Literacy is often associated with the ability to read and write, and many people assume that those who have an education are literate. However, even with the highest educational qualifications or the most prestigious education, there is one aspect of life that is not taught in schools: emotional literacy.
The term “emotional literacy” was first used by psychotherapist Claude Steiner in 1997, where he defined emotional literacy to be made out of three components: the ability to understand one’s emotions, the ability to listen to others and empathize with their emotions, and the ability to express emotions productively. Those who are emotionally literate are able to understand what they are feeling and why, and they are able to take control of their emotions to enhance their quality of life and that of others around them. On the other hand, those who are emotionally illiterate tend to let their emotions control them. They may react impulsively when they are feeling negative emotions and tend not to be concerned about the emotions of others they are interacting with. Emotionally illiterate people are more likely to be swayed by emotions rather than reason, and may find it difficult to leave the past behind them usually due to negative feelings that are harbored in their minds.
Conventional literacy may be clearly defined, but emotional literacy is a more complex matter for which there are no paper qualifications or school subjects. Emotional literacy itself exists more on a continuum rather than a definite yes or no. Some people may be completely emotionally literate, others partly so, and yet others not at all. Since it is not so clear cut to say whether a person is emotionally literate or not, the numbers on how many are emotionally literate are approximations at best. It is often thought that those with a better education are more likely to be emotionally literate because their teachers would probably have had a better understanding of psychological matters. However, this is not necessarily the case, and one can be extremely well studied in academics but a beginner in emotional literacy.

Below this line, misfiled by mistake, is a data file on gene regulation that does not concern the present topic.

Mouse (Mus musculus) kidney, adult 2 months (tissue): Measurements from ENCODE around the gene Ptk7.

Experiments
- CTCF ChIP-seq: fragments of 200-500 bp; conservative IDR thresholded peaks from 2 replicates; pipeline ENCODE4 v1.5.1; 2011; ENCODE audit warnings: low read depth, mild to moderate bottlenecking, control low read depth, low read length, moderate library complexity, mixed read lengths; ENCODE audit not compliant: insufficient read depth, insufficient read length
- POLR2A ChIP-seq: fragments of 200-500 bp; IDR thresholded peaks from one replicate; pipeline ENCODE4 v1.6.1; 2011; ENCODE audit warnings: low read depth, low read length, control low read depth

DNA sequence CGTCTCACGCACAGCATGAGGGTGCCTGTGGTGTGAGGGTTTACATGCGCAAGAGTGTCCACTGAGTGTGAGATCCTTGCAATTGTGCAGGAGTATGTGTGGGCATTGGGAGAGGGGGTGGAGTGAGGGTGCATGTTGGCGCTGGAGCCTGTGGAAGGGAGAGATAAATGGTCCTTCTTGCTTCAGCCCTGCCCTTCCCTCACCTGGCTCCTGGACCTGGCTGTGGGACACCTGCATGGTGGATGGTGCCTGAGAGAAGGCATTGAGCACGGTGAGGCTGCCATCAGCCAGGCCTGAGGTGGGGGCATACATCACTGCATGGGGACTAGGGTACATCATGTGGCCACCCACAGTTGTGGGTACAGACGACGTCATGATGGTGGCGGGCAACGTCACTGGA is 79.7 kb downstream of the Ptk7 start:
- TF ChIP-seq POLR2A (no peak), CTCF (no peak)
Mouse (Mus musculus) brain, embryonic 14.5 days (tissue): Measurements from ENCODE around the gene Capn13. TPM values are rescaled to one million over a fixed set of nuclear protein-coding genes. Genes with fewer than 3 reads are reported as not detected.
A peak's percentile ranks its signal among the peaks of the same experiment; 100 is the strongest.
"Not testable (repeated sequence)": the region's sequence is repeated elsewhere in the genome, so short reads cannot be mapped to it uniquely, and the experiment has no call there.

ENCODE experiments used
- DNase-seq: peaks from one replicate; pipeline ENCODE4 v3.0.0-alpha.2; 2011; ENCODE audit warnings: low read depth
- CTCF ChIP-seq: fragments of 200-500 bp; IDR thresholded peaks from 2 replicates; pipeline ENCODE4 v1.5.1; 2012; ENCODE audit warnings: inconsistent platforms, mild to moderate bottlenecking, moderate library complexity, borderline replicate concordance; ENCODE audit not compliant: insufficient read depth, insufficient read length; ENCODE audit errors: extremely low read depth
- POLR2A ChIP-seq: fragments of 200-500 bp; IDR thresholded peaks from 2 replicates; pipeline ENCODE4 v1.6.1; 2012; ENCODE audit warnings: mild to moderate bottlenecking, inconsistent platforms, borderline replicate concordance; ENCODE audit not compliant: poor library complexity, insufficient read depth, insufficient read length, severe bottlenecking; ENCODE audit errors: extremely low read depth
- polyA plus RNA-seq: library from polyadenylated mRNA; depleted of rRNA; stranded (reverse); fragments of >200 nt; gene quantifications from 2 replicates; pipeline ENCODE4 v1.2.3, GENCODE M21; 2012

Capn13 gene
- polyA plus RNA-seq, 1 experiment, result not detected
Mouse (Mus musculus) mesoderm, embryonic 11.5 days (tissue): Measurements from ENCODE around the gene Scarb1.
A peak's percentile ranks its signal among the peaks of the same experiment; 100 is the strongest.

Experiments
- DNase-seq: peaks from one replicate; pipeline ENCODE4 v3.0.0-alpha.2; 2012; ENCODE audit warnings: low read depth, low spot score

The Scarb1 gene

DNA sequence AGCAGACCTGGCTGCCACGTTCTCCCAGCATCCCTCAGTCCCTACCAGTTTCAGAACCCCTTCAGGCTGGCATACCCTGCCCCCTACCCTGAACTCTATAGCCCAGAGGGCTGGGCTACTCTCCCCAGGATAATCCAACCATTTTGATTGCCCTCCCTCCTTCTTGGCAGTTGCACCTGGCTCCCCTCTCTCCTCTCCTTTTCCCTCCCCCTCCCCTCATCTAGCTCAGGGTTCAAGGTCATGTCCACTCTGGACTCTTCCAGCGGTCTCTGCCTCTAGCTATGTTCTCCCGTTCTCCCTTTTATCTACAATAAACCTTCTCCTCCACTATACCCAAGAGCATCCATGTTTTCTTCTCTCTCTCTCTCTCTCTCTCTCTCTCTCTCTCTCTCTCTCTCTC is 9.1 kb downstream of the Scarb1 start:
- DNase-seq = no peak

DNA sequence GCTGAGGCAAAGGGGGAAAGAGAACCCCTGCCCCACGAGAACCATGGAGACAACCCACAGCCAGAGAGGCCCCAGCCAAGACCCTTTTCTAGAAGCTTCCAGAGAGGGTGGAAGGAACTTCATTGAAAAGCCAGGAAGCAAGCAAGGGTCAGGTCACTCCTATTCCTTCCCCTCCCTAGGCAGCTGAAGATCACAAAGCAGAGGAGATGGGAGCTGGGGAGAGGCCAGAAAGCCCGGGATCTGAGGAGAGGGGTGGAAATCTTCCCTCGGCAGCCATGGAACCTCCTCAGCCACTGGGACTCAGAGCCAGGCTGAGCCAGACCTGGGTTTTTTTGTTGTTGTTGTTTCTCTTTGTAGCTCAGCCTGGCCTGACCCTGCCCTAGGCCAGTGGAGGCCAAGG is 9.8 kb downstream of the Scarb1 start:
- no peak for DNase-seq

Like other forms of literacy, emotional literacy is learned over time through life experiences. Everyone started life as an emotionally illiterate infant. At a few years of age, we only know how to react to our emotions. If we are feeling sadness or anger, we may sob or throw a tantrum; if we are feeling fearful, we may cower or cry; and if we are feeling happy, we smile and cheer. As we get older, we are introduced to more complex emotions that grown-ups around us express, such as guilt, envy, pity, compassion, love, grief and more. We may then try to emulate the emotions we observe in other people.
It is in these tender years that special attention needs to be paid to a child’s emotional wellbeing. Usually, one’s parents, caretakers and teachers play an important part in emotional validation. If a child is encouraged to reflect on their emotions and reassured that it is perfectly fine to feel the way they do, then they will be more likely to grow up with an understanding of their emotional health and how to better manage their feelings. On the other hand, if a child is judged, scolded or ignored and discouraged from expressing their feelings, they may come to believe that emotions are bad and should be repressed. This leads to failure to recognize and manage one’s emotions effectively. As such, it is probable that the child will continue to be emotionally illiterate in adulthood.